Thursday, November 06, 2008

Freebies that aren't

'Tis the season for unsolicited gifts in the mail. In my neck of the woods, it starts after Halloween runs straight through Christmas.

I'm sure I'm not the only household that gets unsolicited freebies from charitable organizations. You know, stuff like Christmas cards, note cards, calendars, notepads, and enough address labels to plaster my entire house. Given that I hardly ever send anything by post anymore, the address labels are practically useless. Yet, over the last number of years, they keep coming and coming and coming. Sometimes they're from organizations that I already support and sometimes they're from organizations that I've never heard of.

Usually, there is a nice covering letter either thanking me for past contributions or encouraging me to support their much needed work or new project; they go on to say they've enclosed a "gift" for my invaluable support; and they all have one purpose - to prey on feelings of guilt (because my generation has been conditioned to believe we shouldn't get something for nothing). They are even thoughtful enough to include self-addressed envelopes and return cards with helpful boxes to tick off "suggested" support amounts.

Frankly, I don't respond well to this kind of coercion.

Years ago, when I first received these solicitations (and solicitations they are), I would feel guilty and write a cheque to pay for something I didn't want or need. Then I'd get even more letters and pleas for more donations. One day, I finally got fed up. Attempts to guilt me into making donations just made me angry.

For the charities I already support, I will continue to support with or without the freebies. I'd rather they save the money spent on postage and merchandise and put it to better use. As for organizations that I've never supported before, they will not gain my support by using these types of tactics.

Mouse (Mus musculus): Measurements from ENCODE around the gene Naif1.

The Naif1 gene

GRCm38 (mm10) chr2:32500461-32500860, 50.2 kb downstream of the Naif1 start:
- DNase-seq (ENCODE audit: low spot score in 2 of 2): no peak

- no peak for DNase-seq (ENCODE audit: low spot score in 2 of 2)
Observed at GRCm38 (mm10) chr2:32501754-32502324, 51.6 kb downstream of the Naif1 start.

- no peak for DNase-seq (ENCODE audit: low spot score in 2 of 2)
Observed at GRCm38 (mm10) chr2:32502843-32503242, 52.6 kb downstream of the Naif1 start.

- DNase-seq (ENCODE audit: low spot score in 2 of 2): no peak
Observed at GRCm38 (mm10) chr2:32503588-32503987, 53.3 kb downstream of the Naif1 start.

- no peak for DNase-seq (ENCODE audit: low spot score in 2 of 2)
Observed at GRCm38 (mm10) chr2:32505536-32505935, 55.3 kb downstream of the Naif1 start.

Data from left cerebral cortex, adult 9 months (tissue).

This year, there seems to be a new gift idea - shopping bags. Maybe they figured out that people can only use so many address labels. This week, I've received two nylon tote-style shopping bags. I wonder how many more will come before Christmas.

I'm Hopeful

At some point someone will put up the worldwide numbers about who and how many people followed and watched the US election night results. I suspect the numbers will be unprecedented. What I do know is that on election night, Canadians were more than slightly interested in the outcome.

Almost everyone I know was either watching TV coverage or following the election results online. My son without a TV went to a neighborhood pub and watched in a party-like atmosphere and when the results came in, everyone cheered, clapped and stomped; here, at home, I watched with my husband; my younger son followed on the internet between working on a research paper; people at the NHL hockey game in town listened with earphones on their radios and when the results were shown on the Jumbotron over centre ice - the hockey fans stood and cheered. We watched John McCain concede defeat in a most gracious and conciliatory speech and we watched Barack Obama deliver an inspiring and hope-filled speech for Americans - a speech that touched and was just as meaningful to those of us outside the US. Later, both of my sons told me they had never heard anything as awe-inspiring and powerful in their lives. I haven't heard anything like it since JFK, RFK and Martin Luther King Jr.

It's only been two days after the US election and the euphoria is starting to wear off. Now, the real work starts.

I hope the people who cried and cheered during Obama's speech stop and ponder the content of his words and what he was asking of the American people. I hope they take on board the ideals he expressed. I hope they're patient with him and with each other. I hope there will be a change for the better because, like it or not, as the US goes, so goes much of the world.